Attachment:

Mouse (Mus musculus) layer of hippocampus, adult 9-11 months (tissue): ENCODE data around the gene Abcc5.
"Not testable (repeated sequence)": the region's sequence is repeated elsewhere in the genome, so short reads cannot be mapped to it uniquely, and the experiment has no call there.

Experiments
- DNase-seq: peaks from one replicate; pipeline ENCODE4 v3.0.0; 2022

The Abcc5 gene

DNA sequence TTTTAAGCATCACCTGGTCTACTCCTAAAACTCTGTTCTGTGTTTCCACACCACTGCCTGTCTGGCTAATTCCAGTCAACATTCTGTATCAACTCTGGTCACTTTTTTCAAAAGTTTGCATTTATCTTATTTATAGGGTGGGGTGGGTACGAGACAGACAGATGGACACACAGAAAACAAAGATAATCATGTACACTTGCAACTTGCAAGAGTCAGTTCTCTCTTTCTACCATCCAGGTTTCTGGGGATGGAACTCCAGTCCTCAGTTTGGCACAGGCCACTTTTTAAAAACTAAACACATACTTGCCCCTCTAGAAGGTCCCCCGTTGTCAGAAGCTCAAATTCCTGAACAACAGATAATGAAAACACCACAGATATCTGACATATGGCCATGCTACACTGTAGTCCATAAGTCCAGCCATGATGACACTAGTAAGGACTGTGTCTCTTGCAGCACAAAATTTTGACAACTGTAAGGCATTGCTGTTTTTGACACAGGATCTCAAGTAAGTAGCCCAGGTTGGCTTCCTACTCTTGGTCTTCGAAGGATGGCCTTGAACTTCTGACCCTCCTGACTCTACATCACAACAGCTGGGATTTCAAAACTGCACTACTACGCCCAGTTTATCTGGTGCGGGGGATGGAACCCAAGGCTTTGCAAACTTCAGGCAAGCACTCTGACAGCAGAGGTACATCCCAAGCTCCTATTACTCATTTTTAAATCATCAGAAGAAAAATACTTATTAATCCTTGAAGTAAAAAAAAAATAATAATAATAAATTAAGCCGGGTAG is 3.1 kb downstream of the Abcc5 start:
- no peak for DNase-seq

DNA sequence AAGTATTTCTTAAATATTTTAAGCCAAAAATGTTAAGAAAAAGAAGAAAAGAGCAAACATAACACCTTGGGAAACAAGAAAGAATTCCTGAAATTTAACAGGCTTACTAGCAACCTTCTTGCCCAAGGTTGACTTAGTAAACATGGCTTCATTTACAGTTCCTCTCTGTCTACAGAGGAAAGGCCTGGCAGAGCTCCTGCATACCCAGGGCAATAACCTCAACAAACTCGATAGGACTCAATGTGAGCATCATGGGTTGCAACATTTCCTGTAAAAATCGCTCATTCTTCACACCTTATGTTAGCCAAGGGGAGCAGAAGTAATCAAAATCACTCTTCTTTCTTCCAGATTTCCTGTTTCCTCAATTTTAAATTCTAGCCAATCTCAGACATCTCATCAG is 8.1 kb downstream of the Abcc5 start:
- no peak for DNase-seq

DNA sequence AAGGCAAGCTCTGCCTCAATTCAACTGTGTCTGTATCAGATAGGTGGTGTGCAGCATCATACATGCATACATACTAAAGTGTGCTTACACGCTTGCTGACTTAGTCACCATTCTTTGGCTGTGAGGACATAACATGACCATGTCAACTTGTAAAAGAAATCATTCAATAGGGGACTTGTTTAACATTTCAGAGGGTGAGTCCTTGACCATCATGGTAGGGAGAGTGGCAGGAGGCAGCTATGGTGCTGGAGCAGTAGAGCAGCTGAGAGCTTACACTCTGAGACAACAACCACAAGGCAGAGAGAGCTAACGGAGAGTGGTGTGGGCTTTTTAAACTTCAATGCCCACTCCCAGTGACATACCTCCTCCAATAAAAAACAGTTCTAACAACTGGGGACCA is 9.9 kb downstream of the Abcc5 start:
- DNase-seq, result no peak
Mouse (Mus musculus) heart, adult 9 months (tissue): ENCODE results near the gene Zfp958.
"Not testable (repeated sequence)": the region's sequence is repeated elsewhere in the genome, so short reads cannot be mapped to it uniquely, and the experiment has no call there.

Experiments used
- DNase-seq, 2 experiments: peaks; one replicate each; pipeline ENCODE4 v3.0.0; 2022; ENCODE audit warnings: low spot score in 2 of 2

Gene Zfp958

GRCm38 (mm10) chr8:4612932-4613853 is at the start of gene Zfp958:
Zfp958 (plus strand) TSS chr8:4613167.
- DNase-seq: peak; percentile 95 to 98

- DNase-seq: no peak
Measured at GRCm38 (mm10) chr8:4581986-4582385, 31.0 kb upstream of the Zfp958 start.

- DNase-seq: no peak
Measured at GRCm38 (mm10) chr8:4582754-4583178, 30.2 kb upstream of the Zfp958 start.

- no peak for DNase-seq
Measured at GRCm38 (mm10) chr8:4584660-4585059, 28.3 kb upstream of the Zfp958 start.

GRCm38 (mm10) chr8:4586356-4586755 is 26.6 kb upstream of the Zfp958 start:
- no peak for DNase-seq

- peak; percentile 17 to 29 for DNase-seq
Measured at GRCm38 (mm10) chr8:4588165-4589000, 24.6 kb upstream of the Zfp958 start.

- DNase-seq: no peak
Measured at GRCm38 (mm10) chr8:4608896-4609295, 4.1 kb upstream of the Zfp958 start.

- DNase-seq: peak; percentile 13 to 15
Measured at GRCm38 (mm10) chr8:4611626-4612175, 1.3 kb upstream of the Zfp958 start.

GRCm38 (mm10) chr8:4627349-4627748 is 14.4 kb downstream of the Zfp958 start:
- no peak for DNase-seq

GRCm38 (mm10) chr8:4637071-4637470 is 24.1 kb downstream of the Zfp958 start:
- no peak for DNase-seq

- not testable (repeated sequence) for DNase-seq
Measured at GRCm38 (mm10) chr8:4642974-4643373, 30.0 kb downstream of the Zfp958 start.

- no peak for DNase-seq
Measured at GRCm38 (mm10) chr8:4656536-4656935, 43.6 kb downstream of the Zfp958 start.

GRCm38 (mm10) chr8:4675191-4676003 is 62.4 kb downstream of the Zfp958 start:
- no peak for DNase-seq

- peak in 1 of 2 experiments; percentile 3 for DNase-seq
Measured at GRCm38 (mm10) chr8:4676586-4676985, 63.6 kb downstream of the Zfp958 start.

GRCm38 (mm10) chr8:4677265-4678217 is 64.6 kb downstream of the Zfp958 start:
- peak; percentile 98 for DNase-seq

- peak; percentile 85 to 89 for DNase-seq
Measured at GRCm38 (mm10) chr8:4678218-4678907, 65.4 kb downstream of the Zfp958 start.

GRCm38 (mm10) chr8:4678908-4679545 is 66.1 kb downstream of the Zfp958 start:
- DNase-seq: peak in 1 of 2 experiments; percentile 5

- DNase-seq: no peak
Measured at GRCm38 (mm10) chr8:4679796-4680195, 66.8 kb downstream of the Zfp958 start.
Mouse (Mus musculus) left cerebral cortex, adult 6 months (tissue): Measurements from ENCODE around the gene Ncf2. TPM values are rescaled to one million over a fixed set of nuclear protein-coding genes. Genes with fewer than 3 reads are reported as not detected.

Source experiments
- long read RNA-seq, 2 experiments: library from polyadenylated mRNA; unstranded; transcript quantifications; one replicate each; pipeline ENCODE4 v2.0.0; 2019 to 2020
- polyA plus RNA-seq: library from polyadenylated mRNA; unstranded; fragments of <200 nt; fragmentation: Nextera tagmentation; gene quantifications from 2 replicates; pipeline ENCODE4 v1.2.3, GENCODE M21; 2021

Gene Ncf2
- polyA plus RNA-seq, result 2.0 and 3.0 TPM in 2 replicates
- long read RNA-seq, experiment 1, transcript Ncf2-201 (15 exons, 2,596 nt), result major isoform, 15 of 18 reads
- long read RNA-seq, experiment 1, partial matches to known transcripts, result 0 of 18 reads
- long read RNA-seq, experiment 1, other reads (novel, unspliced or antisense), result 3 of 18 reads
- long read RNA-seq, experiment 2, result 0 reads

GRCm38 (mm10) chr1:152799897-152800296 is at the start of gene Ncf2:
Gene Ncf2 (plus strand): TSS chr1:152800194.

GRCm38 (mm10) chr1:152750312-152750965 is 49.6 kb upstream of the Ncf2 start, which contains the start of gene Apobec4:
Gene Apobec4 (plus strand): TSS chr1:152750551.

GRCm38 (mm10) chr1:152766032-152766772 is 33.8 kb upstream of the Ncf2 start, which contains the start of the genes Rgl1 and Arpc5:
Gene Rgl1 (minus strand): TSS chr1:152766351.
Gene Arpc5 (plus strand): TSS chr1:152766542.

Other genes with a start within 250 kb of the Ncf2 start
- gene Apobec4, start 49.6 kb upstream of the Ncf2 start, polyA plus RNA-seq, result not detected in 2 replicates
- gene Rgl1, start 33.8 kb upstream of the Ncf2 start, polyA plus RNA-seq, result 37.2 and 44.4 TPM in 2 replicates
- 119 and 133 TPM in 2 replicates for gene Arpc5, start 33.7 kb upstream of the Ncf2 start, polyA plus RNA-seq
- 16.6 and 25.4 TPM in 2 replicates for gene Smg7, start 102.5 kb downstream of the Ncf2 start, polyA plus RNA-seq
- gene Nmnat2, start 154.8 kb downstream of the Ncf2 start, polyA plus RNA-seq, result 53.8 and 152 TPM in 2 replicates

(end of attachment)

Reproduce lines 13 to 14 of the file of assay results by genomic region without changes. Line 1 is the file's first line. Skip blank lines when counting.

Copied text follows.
"Not testable (repeated sequence)": the region's sequence is repeated elsewhere in the genome, so short reads cannot be mapped to it uniquely, and the experiment has no call there.

Experiments used